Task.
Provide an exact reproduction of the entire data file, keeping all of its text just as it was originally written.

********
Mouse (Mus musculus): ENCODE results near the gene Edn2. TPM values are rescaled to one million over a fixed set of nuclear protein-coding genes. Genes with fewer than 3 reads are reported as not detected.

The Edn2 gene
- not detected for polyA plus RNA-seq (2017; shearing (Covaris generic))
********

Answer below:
Mouse (Mus musculus): ENCODE results near the gene Edn2. TPM values are rescaled to one million over a fixed set of nuclear protein-coding genes. Genes with fewer than 3 reads are reported as not detected.

The Edn2 gene
- not detected for polyA plus RNA-seq (2017; shearing (Covaris generic))